In light of this morning’s Supreme Court ruling on the Affordable Health Care Act, and questions about whether the law is a “mandate” or a “tax,” we might look to history to see whether the question matters, and what it is.
Lincoln probably had it right, as we noted here many months ago. So, an encore post:
It’s a delightful story I’ve heard dozens of times, and retold a few times myself: Abraham Lincoln faced with some thorny issue that could be settled by a twist of language, or a slight abuse of power, asks his questioner how many legs would a dog have, if we called the dog’s tail, a leg. “Five,” the questioner responds confident in his mathematical ability to do simple addition.
“No,” Lincoln says. “Calling a dog’s tail a leg, doesn’t make it a leg.”
But there is always the doubt: Is the story accurate? Is this just another of the dozens of quotes that are misattributed to Lincoln in order to lend credence to them?
I have a source for the quote: Reminiscences of Abraham Lincoln by distinguished men of his time / collected and edited by Allen Thorndike Rice (1853-1889). New York: Harper & Brothers Publishers, 1909. This story is found on page 242. Remarkably, the book is still available in an edition from the University of Michigan Press. More convenient for us, the University of Michigan has the entire text on-line, in the Collected Works of Abraham Lincoln, an on-line source whose whole text is searchable.
However, Lincoln does not tell the story about a dog — he uses a calf.
Rice’s book is a collection of reminiscences of others, exactly as the title suggests. Among those doing the reminiscing are ex-president and Gen. U. S. Grant, Massachusetts Gov. Benjamin Butler (also a former Member of Congress), Charles A. Dana the editor and former Assistant Secretary of War, and several others. In describing Lincoln and the Emancipation Proclamation, George W. Julian relates the story. Julian was a Free-Soil Party leader and a Member of Congress during Lincoln’s administration. Julian’s story begins on page 241:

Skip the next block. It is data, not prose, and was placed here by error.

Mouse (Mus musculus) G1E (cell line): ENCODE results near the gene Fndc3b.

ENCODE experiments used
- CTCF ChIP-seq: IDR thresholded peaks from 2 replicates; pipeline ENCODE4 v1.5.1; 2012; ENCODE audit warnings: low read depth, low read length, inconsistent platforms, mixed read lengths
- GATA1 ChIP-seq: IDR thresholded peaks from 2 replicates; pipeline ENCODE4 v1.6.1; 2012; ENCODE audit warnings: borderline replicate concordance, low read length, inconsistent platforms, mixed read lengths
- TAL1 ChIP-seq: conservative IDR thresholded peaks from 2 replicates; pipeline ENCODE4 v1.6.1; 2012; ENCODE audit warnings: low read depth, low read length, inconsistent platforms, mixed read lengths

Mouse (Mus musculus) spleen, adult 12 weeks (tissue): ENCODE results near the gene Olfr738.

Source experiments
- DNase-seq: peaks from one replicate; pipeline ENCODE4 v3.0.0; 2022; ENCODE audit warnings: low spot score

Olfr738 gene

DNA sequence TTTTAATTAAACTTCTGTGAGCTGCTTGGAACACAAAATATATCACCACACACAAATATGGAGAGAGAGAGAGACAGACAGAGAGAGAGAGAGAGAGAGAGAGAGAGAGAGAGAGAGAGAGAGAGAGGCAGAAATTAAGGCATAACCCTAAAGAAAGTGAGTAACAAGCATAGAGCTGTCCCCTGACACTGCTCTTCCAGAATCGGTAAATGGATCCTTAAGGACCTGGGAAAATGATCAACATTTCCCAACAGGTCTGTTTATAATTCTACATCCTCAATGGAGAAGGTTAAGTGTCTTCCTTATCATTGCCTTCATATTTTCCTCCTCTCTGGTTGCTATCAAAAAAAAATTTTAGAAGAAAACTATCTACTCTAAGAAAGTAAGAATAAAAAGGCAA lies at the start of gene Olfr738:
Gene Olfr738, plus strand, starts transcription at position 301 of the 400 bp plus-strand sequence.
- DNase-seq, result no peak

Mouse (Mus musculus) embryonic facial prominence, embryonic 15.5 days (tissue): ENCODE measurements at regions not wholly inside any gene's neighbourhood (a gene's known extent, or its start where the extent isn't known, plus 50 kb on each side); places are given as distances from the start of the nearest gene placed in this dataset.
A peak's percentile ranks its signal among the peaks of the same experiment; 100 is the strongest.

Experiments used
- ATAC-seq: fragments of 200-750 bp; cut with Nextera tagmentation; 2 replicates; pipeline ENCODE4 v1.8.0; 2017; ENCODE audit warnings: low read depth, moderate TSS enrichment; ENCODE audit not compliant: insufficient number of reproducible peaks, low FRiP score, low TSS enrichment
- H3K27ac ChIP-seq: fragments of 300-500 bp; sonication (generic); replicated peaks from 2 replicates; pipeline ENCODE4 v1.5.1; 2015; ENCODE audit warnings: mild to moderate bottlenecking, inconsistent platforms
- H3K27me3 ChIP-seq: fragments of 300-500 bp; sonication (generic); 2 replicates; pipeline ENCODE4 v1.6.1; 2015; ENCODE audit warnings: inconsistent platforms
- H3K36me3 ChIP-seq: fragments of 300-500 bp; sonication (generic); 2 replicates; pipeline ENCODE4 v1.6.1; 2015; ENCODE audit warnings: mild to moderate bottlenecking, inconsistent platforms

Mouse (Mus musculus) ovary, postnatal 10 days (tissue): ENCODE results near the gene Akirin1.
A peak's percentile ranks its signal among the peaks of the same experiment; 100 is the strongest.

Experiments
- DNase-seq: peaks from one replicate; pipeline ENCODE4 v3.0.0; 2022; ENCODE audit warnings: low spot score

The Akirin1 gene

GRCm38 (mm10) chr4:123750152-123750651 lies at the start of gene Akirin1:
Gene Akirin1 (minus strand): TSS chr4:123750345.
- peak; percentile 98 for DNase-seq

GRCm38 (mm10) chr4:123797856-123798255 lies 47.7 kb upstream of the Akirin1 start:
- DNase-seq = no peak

Few subjects have been more debated and less understood than the Proclamation of Emancipation. Mr. Lincoln was himself opposed to the measure, and when he very reluctantly issued the preliminary proclamation in September, 1862, he wished it distinctly understood that the deportation of the slaves was, in his mind, inseparably connected with the policy. Like Mr. Clay and other prominent leaders of the old Whig party, he believed in colonization, and that the separation of the two races was necessary to the welfare of both. He was at that time pressing upon the attention of Congress a scheme of colonization in Chiriqui, in Central America, which Senator Pomeroy espoused with great zeal, and in which he had the favor of a majority of the Cabinet, including Secretary Smith, who warmly indorsed the project. Subsequent developments, however, proved that it was simply an organization for land-stealing and plunder, and it was abandoned; but it is by no means certain that if the President had foreseen this fact his preliminary notice to the rebels would have been given. There are strong reasons for saying that he doubted his right to emancipate under the war power, and he doubtless meant what he said when he compared an Executive order to that effect to “the Pope’s Bull against the comet.” In discussing the question, he used to liken the case to that of the boy who, when asked how many legs his calf would have if he called its tail a leg, replied, ” Five,” to which the prompt response was made that calling the tail a leg would not make it a leg.
I believe it is fair to call the story “confirmed.” It’s not an exact quote, but it’s an accurate story.
So, is it a tax, or a mandate? If it’s the right thing to do, does it matter what we call it? A rose by any other name . . .
Update: There remains the very strong danger that critics of the Affordable Healthcare Act can’t tell the difference between a calf’s tail and a calf’s leg, or ear, or any other part of the anatomy.